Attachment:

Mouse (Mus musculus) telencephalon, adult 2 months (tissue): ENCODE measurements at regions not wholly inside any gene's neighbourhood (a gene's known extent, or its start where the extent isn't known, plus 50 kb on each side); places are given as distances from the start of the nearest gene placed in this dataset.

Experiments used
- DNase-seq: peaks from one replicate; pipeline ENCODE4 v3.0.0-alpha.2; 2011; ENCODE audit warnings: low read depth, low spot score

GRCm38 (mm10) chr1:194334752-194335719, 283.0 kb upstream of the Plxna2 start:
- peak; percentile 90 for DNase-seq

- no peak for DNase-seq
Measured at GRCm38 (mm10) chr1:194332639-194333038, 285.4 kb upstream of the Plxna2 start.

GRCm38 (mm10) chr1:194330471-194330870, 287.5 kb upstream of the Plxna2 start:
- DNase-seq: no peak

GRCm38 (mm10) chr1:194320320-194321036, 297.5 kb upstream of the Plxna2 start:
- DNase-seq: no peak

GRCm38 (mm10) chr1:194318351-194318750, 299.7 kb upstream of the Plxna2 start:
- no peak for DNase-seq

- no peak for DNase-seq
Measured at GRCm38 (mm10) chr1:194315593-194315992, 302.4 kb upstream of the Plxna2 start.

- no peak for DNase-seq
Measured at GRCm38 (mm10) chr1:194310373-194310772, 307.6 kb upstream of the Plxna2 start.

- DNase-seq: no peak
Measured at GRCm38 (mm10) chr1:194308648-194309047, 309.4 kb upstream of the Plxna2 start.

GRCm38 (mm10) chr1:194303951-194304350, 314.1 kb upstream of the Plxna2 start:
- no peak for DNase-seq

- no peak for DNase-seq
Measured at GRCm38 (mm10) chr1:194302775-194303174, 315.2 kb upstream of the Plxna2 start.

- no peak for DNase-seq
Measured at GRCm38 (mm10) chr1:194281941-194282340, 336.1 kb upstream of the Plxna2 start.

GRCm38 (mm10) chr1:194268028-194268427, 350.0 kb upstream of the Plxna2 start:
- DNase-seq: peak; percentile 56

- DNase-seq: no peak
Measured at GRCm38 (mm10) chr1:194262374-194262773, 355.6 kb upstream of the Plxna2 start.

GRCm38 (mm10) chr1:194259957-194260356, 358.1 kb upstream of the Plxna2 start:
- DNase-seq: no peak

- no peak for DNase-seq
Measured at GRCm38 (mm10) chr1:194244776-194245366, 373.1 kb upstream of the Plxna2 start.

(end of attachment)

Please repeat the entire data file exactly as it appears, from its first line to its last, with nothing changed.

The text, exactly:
Mouse (Mus musculus) telencephalon, adult 2 months (tissue): ENCODE measurements at regions not wholly inside any gene's neighbourhood (a gene's known extent, or its start where the extent isn't known, plus 50 kb on each side); places are given as distances from the start of the nearest gene placed in this dataset.

Experiments used
- DNase-seq: peaks from one replicate; pipeline ENCODE4 v3.0.0-alpha.2; 2011; ENCODE audit warnings: low read depth, low spot score

GRCm38 (mm10) chr1:194334752-194335719, 283.0 kb upstream of the Plxna2 start:
- peak; percentile 90 for DNase-seq

- no peak for DNase-seq
Measured at GRCm38 (mm10) chr1:194332639-194333038, 285.4 kb upstream of the Plxna2 start.

GRCm38 (mm10) chr1:194330471-194330870, 287.5 kb upstream of the Plxna2 start:
- DNase-seq: no peak

GRCm38 (mm10) chr1:194320320-194321036, 297.5 kb upstream of the Plxna2 start:
- DNase-seq: no peak

GRCm38 (mm10) chr1:194318351-194318750, 299.7 kb upstream of the Plxna2 start:
- no peak for DNase-seq

- no peak for DNase-seq
Measured at GRCm38 (mm10) chr1:194315593-194315992, 302.4 kb upstream of the Plxna2 start.

- no peak for DNase-seq
Measured at GRCm38 (mm10) chr1:194310373-194310772, 307.6 kb upstream of the Plxna2 start.

- DNase-seq: no peak
Measured at GRCm38 (mm10) chr1:194308648-194309047, 309.4 kb upstream of the Plxna2 start.

GRCm38 (mm10) chr1:194303951-194304350, 314.1 kb upstream of the Plxna2 start:
- no peak for DNase-seq

- no peak for DNase-seq
Measured at GRCm38 (mm10) chr1:194302775-194303174, 315.2 kb upstream of the Plxna2 start.

- no peak for DNase-seq
Measured at GRCm38 (mm10) chr1:194281941-194282340, 336.1 kb upstream of the Plxna2 start.

GRCm38 (mm10) chr1:194268028-194268427, 350.0 kb upstream of the Plxna2 start:
- DNase-seq: peak; percentile 56

- DNase-seq: no peak
Measured at GRCm38 (mm10) chr1:194262374-194262773, 355.6 kb upstream of the Plxna2 start.

GRCm38 (mm10) chr1:194259957-194260356, 358.1 kb upstream of the Plxna2 start:
- DNase-seq: no peak

- no peak for DNase-seq
Measured at GRCm38 (mm10) chr1:194244776-194245366, 373.1 kb upstream of the Plxna2 start.